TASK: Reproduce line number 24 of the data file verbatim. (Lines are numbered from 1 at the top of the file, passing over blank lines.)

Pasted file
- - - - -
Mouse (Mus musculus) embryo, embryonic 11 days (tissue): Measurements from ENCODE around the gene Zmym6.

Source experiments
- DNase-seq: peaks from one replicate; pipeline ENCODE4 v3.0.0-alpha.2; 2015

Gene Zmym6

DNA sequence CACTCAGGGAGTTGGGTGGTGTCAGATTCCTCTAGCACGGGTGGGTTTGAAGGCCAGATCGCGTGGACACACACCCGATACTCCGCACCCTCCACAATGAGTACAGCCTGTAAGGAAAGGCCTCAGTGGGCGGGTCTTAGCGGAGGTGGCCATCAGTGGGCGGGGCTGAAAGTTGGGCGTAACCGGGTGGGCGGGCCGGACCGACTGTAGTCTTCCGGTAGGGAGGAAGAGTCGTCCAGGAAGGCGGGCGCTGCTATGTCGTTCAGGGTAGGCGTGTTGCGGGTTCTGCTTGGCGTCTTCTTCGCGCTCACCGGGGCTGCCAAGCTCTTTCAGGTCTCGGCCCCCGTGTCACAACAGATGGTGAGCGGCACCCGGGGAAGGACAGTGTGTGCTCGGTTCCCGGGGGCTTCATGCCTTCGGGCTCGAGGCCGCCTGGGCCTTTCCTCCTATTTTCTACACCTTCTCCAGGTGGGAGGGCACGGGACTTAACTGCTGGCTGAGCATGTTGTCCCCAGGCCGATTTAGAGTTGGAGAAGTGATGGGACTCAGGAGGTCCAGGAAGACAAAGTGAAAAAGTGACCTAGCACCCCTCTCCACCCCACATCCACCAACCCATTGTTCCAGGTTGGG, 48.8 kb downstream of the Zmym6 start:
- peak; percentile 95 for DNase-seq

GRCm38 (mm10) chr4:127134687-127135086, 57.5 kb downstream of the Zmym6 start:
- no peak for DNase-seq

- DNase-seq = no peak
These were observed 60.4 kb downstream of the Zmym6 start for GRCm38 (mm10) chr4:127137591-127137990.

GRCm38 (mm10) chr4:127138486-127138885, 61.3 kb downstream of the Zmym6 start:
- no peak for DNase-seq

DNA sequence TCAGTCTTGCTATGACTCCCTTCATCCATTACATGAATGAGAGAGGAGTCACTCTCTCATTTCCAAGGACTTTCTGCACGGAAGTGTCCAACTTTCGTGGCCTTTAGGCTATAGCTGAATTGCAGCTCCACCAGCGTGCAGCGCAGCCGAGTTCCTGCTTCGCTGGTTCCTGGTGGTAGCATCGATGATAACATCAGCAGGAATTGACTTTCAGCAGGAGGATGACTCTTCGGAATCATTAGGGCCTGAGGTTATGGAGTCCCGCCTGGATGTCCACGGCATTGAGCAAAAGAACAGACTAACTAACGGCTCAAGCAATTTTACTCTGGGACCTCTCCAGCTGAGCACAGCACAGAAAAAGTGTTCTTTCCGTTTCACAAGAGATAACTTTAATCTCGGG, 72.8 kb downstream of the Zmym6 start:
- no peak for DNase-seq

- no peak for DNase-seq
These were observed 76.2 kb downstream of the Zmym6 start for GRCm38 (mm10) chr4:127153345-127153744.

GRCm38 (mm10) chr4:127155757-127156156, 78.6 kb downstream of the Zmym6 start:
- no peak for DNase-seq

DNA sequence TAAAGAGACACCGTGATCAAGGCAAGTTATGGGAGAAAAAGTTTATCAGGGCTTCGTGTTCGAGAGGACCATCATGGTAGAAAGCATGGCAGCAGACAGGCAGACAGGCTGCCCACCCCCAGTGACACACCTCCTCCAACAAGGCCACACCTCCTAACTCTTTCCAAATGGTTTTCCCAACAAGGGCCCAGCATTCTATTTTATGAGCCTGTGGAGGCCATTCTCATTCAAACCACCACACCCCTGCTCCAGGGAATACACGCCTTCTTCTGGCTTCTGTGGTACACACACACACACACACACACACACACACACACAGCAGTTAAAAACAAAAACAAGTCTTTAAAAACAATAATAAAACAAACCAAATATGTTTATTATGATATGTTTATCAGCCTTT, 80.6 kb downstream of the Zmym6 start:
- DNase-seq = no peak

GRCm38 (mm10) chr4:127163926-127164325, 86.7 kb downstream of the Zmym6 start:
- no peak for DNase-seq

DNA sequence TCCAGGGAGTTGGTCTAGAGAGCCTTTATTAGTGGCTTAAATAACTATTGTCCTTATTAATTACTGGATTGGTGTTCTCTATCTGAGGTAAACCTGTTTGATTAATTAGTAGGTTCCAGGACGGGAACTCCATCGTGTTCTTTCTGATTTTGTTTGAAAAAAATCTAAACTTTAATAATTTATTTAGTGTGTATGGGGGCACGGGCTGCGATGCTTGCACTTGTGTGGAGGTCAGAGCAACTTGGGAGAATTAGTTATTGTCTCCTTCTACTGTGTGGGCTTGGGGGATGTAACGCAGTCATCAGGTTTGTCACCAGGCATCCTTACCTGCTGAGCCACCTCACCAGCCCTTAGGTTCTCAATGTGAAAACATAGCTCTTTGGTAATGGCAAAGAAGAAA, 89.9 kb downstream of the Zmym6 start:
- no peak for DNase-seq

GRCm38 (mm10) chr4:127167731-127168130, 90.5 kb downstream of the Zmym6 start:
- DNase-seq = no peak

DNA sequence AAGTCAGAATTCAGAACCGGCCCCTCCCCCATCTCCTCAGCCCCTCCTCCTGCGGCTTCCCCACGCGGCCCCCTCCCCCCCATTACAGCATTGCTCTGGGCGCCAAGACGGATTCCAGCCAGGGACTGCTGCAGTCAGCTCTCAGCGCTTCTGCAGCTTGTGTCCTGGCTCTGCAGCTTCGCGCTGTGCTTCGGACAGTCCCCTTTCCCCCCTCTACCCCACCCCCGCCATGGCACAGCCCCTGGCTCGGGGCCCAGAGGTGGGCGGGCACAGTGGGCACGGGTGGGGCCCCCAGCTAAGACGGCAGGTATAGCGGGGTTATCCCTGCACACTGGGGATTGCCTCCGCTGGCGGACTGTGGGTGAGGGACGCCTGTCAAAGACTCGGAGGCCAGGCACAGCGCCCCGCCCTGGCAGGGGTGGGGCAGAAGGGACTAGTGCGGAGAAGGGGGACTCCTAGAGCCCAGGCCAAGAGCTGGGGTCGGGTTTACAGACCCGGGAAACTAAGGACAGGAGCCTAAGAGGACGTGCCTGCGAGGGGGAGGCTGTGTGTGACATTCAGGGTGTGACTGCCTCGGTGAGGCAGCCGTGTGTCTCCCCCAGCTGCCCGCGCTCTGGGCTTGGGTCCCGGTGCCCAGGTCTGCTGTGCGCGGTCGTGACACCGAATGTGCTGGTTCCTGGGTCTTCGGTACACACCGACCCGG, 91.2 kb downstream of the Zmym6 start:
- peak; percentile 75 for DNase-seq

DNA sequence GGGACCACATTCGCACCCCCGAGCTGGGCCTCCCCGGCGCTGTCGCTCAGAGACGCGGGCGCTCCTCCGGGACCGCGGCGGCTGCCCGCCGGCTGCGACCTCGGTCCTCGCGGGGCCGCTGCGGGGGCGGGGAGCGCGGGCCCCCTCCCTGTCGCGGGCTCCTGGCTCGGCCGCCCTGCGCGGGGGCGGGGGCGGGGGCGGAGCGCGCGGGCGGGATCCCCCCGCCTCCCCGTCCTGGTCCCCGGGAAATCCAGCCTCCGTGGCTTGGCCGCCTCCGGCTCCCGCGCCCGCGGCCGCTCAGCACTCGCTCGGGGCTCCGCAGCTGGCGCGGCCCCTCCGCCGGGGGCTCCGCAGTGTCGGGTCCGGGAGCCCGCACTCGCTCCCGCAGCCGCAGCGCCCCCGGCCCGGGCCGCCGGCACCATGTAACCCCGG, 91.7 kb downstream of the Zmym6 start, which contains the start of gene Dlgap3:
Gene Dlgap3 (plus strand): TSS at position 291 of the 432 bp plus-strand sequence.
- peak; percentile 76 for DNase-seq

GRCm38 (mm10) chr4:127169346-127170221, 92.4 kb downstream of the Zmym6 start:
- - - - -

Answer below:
- no peak for DNase-seq